Indonesia isn’t short on ambition. The South East Asian nation previously targeted a 29-percent reduction in greenhouse gas emissions by 2030. That, hopefully, precedes the country achieving carbon neutrality by 2060. Even bolder, Indonesia aimed to put two million electric motorcycles on the road by 2025. That may seem like an insurmountable amount, but when considering the 133 million registered motorbike owners in the country, it seems more like an attainable feat.

Now, the Indonesian government is putting its money where its mouth is, apportioning 7 trillion rupiahs (~$459M USD) in subsidies for electric motorcycle purchases through 2024. The program will promote the sale of 800,000 new electric two-wheelers. It will also fund the conversion of 200,000 combustion-engine motorcycles.

With the Association of the Indonesian Motorcycle Industry reporting 32,000 electric motorbike owners in the country as of October, 2022, the state-funded subsidy program could mark a watershed moment for electric mobility in Indonesia. Previous reports indicated a goal of registering two million electric two-wheelers by 2025. In the latest report, that number shrunk to one million units by the end of 2024.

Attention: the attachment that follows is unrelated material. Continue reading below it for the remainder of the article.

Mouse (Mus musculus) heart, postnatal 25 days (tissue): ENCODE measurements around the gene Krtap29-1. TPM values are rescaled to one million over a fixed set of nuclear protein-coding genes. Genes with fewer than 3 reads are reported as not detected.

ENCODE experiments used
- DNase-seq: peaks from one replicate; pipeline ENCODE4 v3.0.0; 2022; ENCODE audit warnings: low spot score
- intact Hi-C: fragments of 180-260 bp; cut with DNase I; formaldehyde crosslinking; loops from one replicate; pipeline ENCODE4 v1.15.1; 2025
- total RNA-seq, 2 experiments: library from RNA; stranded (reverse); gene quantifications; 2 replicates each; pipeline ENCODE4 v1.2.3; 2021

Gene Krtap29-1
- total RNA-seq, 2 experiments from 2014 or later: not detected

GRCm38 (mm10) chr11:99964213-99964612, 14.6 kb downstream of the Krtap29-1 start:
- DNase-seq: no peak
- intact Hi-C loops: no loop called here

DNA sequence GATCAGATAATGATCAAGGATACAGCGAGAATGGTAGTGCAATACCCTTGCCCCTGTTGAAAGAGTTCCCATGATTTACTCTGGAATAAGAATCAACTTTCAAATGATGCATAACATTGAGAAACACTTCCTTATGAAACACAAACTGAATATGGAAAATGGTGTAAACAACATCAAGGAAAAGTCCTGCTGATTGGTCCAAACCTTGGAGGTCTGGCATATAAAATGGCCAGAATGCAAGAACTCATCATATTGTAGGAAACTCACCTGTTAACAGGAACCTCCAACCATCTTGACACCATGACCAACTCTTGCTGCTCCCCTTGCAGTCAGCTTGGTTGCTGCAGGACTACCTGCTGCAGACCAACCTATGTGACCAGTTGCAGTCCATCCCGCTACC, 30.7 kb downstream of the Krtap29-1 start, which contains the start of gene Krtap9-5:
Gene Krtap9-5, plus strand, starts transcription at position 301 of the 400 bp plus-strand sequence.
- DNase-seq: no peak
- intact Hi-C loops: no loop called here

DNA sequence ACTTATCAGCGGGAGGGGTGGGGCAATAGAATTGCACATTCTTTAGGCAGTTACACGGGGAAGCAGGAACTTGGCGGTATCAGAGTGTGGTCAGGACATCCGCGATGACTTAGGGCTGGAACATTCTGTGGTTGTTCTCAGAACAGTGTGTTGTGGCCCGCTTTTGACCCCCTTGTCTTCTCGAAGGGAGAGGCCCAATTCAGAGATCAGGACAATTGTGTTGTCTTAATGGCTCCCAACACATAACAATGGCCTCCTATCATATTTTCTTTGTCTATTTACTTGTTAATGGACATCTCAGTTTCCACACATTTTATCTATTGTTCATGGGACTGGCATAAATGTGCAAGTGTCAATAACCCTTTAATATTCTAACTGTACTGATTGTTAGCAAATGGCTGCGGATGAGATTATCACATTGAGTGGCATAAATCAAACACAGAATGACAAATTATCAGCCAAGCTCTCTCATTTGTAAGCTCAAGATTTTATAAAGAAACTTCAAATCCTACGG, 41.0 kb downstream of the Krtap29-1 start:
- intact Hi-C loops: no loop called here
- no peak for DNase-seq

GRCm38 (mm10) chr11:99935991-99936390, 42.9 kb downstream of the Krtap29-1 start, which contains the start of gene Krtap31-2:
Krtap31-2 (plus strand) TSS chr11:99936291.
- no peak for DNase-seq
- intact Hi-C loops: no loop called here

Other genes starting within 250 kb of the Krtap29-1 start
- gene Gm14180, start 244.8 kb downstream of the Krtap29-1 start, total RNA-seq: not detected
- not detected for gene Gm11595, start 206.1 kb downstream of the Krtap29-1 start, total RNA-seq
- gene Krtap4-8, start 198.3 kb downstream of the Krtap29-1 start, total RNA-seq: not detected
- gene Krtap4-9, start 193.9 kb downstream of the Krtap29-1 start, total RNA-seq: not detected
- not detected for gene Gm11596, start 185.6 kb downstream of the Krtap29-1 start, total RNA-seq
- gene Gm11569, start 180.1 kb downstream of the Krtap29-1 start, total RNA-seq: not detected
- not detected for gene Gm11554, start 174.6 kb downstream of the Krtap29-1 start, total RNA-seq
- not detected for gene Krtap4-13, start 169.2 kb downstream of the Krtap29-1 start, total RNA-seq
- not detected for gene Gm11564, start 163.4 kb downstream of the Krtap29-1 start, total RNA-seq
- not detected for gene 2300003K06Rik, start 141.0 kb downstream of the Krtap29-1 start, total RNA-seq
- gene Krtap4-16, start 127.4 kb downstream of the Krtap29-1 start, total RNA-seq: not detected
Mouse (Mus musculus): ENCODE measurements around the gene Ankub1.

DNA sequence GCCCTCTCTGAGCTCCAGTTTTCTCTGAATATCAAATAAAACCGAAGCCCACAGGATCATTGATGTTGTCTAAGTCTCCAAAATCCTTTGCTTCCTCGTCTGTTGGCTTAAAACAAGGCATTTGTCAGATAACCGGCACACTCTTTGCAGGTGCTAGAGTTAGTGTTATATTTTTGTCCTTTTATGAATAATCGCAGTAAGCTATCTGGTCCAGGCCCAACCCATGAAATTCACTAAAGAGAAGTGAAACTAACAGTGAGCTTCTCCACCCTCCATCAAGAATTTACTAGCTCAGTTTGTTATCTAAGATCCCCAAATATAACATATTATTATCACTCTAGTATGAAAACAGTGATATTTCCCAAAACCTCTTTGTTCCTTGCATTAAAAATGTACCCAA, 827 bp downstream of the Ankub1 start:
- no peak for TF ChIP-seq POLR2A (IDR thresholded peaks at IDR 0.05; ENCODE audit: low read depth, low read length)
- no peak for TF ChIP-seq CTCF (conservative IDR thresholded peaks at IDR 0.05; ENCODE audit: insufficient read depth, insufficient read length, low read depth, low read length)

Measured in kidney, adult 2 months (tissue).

Nevertheless, Indonesia could still meet both objectives. For now, the country aims to transition 10 percent of its population to EVs in the immediate future.

“We are launching this program so that massive adoption of battery electric vehicles can be achieved soon, and the Indonesian transportation industry can be transformed into a greener industry,” commented Indonesia’s Coordinating Minister of Investment Affairs, Luhut Pandjaitan.

In support of its motorbike initiative, the government also announced that additional incentives would extend to 35,000 electric automobiles and 138 electric buses. Officials didn’t expand on the four-wheeler program just yet, but the move only fortifies the country’s stance on electric mobility.

This could just be the tip of the EV iceberg for Indonesia as well. With the nation’s nickel- and cobalt-rich deposits, the government hopes to develop a battery supply all its own. Establishing such an industry wouldn’t just help Indonesia reach its emission goals but also yield energy security, products for export, and new jobs. Indonesia may not be short on ambition and it sure isn’t short on opportunity either.

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